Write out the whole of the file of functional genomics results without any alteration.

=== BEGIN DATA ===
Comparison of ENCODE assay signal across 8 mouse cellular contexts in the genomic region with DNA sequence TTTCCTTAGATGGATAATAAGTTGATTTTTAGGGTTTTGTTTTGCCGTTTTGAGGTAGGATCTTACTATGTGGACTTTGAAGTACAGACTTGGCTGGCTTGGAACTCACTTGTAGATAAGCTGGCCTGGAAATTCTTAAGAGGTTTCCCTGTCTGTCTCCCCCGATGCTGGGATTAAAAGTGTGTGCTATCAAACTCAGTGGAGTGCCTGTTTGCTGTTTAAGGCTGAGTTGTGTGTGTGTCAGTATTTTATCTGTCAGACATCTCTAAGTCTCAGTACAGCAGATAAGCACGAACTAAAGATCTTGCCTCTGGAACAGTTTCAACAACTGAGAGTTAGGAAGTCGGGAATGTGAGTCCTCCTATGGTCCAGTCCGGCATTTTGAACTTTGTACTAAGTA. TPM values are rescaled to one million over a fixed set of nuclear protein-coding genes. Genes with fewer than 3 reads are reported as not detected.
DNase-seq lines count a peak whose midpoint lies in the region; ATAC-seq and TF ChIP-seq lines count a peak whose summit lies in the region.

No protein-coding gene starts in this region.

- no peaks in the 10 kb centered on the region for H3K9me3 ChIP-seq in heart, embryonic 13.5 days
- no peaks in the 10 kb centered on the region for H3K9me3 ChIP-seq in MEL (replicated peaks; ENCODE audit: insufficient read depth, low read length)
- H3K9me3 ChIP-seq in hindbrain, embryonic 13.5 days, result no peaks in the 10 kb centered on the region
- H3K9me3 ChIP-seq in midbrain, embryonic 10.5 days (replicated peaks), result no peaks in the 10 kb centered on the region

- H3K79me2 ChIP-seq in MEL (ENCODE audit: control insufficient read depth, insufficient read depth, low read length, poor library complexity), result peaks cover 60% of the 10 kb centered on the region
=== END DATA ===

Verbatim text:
Comparison of ENCODE assay signal across 8 mouse cellular contexts in the genomic region with DNA sequence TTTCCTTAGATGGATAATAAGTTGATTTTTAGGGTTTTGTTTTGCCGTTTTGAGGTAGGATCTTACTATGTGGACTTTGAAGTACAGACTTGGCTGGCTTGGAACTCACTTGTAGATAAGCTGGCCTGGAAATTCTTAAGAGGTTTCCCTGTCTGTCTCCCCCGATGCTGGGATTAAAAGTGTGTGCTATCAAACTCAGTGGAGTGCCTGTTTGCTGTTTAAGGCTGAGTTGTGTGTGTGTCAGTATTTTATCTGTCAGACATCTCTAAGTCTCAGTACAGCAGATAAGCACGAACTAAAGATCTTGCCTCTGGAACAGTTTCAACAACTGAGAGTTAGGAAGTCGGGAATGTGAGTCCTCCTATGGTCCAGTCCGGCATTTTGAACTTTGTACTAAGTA. TPM values are rescaled to one million over a fixed set of nuclear protein-coding genes. Genes with fewer than 3 reads are reported as not detected.
DNase-seq lines count a peak whose midpoint lies in the region; ATAC-seq and TF ChIP-seq lines count a peak whose summit lies in the region.

No protein-coding gene starts in this region.

- no peaks in the 10 kb centered on the region for H3K9me3 ChIP-seq in heart, embryonic 13.5 days
- no peaks in the 10 kb centered on the region for H3K9me3 ChIP-seq in MEL (replicated peaks; ENCODE audit: insufficient read depth, low read length)
- H3K9me3 ChIP-seq in hindbrain, embryonic 13.5 days, result no peaks in the 10 kb centered on the region
- H3K9me3 ChIP-seq in midbrain, embryonic 10.5 days (replicated peaks), result no peaks in the 10 kb centered on the region

- H3K79me2 ChIP-seq in MEL (ENCODE audit: control insufficient read depth, insufficient read depth, low read length, poor library complexity), result peaks cover 60% of the 10 kb centered on the region